The Corner

Politics & Policy

A Trump-Sanders Debate Would Exacerbate Democratic Party Tensions

Are Donald Trump and Bernie Sanders going to debate? CBS News hears that Trump’s people say he was kidding; last night on Jimmy Kimmel’s program, Sanders said he’s ready and willing, and now they are seeking a venue for the debate, to he held before the June 7th primary in California.

A Trump-Sanders debate would probably benefit both participants, and hurt Hillary Clinton. Sanders has been asking for one more debate, and Hillary’s refused. (There have been nine Democratic debates so far.)

Appearing on a stage with Trump elevates Sanders. (The site of Trump and Sanders on stage together might make the truly low-information voters think Sanders is the Democratic nominee.) A Trump-Sanders debate makes Clinton appear afraid to appear, despite a past statement that any aspiring president “should be willing to debate anytime, anywhere” and arrogant for insisting that the Democratic primary is over. Sanders refuses to accept that, and so far Democratic primary voters seem to concur; he’s won four of the last seven contests, and nearly won Kentucky.

Sanders’ best shot at getting the nomination is convincing Democratic super-delegates that he’s closed stronger than Clinton, that the former Secretary of State is now damaged goods and neartly unelectable, andthat he would be a better general election candidate. Based on Sanders’ strength in the surrounding states, he could/should do well in Montana, North and South Dakota, and he could possibly win New Mexico and California.  He’s got an argument for the general election, at least in the sense that Trump is surprisingly competitive against Hillary in the polls right now while Sanders is consistently head.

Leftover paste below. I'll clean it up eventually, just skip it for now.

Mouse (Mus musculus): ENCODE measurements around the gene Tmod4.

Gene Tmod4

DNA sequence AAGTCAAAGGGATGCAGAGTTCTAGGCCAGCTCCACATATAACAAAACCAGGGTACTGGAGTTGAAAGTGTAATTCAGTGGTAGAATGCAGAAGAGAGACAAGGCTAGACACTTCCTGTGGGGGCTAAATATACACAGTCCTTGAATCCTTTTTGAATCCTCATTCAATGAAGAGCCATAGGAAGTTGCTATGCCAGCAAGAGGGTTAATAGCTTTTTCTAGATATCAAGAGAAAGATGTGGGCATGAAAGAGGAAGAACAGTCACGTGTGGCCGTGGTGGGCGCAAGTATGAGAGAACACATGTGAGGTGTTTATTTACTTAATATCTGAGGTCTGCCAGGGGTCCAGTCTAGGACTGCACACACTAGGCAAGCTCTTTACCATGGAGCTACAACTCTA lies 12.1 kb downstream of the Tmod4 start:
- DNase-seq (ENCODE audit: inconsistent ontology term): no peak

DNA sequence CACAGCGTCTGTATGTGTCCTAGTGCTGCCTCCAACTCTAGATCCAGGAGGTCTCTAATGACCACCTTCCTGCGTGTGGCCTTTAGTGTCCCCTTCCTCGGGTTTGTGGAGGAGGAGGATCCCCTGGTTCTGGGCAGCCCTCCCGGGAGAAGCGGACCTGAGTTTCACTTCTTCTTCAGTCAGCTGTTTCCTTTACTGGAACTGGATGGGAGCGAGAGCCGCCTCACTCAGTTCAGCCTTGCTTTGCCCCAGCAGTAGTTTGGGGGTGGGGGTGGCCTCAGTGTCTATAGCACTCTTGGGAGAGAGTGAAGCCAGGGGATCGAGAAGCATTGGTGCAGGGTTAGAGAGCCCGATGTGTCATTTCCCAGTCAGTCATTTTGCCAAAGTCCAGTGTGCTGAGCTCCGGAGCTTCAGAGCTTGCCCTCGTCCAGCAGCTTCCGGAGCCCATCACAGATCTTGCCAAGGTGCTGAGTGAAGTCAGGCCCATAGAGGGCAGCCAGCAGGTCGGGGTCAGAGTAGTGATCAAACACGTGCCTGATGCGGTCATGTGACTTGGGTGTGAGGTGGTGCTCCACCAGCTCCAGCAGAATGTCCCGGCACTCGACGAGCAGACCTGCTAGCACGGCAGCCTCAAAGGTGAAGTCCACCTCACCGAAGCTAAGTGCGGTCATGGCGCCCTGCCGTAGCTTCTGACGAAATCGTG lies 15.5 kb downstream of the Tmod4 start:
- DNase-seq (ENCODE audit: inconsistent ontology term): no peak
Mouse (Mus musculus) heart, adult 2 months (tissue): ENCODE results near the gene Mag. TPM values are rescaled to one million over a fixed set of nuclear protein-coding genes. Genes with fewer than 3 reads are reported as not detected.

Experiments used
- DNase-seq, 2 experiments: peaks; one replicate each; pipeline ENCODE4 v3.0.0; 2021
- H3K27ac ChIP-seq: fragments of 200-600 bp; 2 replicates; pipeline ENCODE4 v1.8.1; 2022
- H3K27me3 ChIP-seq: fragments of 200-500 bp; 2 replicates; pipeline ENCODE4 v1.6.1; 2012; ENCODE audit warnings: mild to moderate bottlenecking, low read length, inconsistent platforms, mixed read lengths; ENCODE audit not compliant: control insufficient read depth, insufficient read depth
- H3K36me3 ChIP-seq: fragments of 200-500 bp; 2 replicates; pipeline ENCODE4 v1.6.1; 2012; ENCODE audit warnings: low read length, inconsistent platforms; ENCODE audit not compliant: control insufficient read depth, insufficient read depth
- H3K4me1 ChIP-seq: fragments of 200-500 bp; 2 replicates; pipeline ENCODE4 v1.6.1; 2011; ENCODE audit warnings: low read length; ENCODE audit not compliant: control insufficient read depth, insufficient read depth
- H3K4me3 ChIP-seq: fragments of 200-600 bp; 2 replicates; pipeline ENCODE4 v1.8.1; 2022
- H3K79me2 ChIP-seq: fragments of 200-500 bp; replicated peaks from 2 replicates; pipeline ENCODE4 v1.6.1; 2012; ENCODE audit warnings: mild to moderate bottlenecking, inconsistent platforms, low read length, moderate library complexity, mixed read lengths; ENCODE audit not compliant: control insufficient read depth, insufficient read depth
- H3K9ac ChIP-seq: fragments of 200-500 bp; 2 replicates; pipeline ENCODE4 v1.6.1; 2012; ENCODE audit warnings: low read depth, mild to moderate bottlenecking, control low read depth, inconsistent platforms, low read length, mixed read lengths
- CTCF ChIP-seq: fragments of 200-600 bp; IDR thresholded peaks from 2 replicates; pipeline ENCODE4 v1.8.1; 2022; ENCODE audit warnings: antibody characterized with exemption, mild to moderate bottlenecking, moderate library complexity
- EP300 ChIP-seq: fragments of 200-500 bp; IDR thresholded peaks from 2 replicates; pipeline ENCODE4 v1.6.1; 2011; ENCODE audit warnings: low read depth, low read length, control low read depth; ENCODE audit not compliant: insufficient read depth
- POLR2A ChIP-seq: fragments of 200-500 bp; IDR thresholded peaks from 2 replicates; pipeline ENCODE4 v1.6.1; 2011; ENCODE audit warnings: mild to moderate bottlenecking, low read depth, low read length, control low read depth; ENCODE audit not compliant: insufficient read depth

How likely is it that the FBI will look at the same evidence that the State Department Inspector General examined and conclude, “no harm, no foul”?

You know Trump would make a pitch to Sanders voters at this hypothetical debate, saying that the Vermont senator is correct in his skepticism of free trade agreements, and he would spend a lot of time talking about how the Democratic primary process is rigged, and how badly Sanders has been mistreated. The debate would amount to ninety minutes of two men with strong views and loud voices agreeing that Americans’ quality of life is declining and that electing Hillary Clinton is not the way to fix America’s problems. If Trump plays his cards right, he could pour a lot of gasoline on the fire in the Democratic Party right now.

The only real risk for Trump is that it works a little too well, and it persuades Democrats to nominate Sanders instead of the deeply flawed icon of the status quo, Hillary Clinton. But how likely is it that the Clintons would allow the super-delegates to betray her – again! – without severe consequences? If you thought Nevada Democrats looked angry, wait until you see Hillary Clinton if the Democrats try to deny her last shot at the nomination.


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